Go read Ronald Bailey's recent article on national health care.

This reminded me of a blog post I saw last week following the Canadian Supreme Court's decision that a law prohibiting private health care is unconstitutional:

There's no remotely plausible due process rights violated by this law. What we have here, in other words, is not merely "substantive due process" but "liberty of contract," the jurisprudence used by the United States Supreme Court to strike down maximum hour and minimum wages laws prior to the New Deal. This law is unconstitutional only if there's a fundamental right to buy a contract to provide private health insurance. The perniciousness of this argument can hardly be overstated.

Uh, excuse me? You have no fundamental right to seek and pay for medical care not provided by the government? If that is not a fundamental right, than what is? And even if I concede that it is not a fundamental right (which I won't), how in the hell could the belief that it might be "pernicious"?

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Cripes, that's twisted.

Cripes, that's twisted.

Wow, normally I would say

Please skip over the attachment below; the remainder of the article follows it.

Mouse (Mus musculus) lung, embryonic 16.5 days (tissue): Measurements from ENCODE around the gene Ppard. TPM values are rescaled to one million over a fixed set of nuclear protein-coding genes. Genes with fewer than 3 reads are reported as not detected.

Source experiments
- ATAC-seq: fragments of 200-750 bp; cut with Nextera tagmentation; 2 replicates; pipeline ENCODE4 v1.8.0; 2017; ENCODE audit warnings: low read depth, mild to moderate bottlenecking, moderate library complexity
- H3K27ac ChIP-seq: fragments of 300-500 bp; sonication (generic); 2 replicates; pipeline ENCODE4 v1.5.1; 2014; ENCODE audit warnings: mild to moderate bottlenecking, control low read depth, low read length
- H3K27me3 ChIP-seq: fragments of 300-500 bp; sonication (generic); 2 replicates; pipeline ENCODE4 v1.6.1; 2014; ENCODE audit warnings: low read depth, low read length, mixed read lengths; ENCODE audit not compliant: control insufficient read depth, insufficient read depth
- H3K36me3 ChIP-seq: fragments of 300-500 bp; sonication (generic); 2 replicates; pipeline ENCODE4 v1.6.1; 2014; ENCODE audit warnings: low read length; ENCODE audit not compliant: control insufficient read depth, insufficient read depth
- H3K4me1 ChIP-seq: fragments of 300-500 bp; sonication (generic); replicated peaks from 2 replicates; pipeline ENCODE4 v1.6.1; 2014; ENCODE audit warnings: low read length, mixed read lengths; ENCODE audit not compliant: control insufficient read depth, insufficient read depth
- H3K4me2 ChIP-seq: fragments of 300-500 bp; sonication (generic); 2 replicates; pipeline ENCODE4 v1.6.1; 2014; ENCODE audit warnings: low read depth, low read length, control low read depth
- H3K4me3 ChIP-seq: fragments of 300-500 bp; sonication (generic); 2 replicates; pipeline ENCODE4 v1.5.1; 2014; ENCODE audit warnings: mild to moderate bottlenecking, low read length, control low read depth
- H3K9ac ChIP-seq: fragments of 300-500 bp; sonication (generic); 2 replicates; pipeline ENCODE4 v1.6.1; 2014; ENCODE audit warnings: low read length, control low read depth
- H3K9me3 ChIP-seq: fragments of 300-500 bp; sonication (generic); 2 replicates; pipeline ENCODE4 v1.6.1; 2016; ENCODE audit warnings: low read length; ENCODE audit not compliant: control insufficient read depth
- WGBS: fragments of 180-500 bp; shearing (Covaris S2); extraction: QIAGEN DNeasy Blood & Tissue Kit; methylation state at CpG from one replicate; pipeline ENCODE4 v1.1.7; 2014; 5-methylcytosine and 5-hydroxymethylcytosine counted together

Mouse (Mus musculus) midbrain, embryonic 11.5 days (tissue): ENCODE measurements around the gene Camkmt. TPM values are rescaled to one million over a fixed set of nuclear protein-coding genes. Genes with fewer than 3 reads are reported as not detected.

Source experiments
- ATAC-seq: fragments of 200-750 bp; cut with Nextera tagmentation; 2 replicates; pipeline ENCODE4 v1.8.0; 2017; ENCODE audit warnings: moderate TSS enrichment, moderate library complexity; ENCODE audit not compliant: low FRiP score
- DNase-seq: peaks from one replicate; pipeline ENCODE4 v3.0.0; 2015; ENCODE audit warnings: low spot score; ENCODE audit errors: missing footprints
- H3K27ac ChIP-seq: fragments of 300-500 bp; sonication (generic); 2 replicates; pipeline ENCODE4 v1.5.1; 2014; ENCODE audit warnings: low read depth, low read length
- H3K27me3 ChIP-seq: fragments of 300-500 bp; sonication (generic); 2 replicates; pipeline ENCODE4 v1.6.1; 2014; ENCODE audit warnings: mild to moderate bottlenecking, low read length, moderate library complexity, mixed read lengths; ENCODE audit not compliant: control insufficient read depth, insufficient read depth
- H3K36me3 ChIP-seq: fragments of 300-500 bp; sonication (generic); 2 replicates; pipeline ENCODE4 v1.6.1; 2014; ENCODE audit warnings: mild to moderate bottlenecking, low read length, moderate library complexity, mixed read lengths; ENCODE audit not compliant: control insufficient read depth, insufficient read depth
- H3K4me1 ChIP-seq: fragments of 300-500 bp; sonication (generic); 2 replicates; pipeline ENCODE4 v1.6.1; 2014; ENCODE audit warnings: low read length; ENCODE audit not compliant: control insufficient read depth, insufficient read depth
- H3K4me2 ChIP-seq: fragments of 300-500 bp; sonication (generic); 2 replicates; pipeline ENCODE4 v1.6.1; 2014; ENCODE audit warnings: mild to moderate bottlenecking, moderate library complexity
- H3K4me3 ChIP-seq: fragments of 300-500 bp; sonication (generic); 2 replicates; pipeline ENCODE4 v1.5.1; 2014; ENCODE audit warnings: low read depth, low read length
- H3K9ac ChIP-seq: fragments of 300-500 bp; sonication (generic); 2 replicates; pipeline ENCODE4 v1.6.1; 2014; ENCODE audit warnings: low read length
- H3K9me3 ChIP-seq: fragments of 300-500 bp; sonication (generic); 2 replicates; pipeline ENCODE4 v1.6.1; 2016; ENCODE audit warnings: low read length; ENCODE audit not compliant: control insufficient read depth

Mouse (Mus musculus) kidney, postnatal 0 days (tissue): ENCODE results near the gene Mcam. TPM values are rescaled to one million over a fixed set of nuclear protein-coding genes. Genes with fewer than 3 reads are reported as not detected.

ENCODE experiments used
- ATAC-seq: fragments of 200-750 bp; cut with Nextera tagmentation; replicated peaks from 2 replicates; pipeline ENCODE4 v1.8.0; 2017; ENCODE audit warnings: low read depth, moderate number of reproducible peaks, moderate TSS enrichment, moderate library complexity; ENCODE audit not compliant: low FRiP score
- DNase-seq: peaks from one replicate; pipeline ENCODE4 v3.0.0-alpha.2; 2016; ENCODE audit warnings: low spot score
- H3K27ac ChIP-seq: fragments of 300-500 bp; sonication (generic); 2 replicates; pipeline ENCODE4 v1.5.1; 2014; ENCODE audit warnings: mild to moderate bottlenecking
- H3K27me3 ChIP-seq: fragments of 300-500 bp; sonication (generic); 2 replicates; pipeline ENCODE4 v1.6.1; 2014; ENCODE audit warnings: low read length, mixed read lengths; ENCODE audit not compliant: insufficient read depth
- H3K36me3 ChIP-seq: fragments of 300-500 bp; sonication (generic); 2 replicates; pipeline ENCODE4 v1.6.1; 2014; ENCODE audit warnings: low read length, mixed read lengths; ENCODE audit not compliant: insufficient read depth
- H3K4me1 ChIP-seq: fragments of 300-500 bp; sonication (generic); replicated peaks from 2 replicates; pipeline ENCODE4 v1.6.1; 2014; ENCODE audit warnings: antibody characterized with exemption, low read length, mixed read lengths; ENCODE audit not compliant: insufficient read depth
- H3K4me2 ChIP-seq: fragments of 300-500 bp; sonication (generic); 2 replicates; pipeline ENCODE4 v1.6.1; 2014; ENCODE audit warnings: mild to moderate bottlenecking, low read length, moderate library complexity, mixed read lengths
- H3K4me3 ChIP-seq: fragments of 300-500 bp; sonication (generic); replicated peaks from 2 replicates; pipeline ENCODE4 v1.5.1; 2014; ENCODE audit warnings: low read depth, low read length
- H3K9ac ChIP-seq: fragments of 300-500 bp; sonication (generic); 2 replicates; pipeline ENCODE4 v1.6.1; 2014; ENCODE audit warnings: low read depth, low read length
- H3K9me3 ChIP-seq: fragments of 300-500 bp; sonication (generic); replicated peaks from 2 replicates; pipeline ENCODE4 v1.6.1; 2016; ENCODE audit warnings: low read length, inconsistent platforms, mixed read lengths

Wow, normally I would say that libertarian criticisms of left-wing people as fascist megalomaniacal control freaks with a innate revulsion towards freedom and choice would be unfair exaggerations. But in this guy's case, I guess not.

Another priceless quote:

Moreover, there's a fundamental illogic here. If the rights of personal inviolability are violated by the public system's excessive queues, then sure the state is obliged to provide a remedy for everyone, not merely those who can afford private insurance.

I... don't know what to say to that. He just asserted that more people suffering is better than less people suffering because it wouldn't be fair to those who wouldn't be lucky enough to avoid that suffering. And the implicit assumption that any lack in the public system is due to inadequate funding/support/implementation rather than a fundamental flaw.

I will grant him one thing: honesty. He truly realizes that things like societies asserting basic human rights are indeed in conflict with his vision of socialized health care. It's not often the enemies of freedom reveal themselves so clearly.

The author of that post and

The author of that post and I had a discussion about the thing here. For some reason, he objected to my labelling of his idea as "evil.' :)